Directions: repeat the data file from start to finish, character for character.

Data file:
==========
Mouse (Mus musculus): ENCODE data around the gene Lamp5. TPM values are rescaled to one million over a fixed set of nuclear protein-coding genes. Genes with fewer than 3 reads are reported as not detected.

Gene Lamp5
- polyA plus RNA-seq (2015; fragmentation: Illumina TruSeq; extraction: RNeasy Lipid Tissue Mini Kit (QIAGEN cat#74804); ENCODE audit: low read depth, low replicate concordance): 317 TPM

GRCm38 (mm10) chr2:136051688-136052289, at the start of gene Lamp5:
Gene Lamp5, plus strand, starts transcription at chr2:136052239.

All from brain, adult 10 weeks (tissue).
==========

Mouse (Mus musculus): ENCODE data around the gene Lamp5. TPM values are rescaled to one million over a fixed set of nuclear protein-coding genes. Genes with fewer than 3 reads are reported as not detected.

Gene Lamp5
- polyA plus RNA-seq (2015; fragmentation: Illumina TruSeq; extraction: RNeasy Lipid Tissue Mini Kit (QIAGEN cat#74804); ENCODE audit: low read depth, low replicate concordance): 317 TPM

GRCm38 (mm10) chr2:136051688-136052289, at the start of gene Lamp5:
Gene Lamp5, plus strand, starts transcription at chr2:136052239.

All from brain, adult 10 weeks (tissue).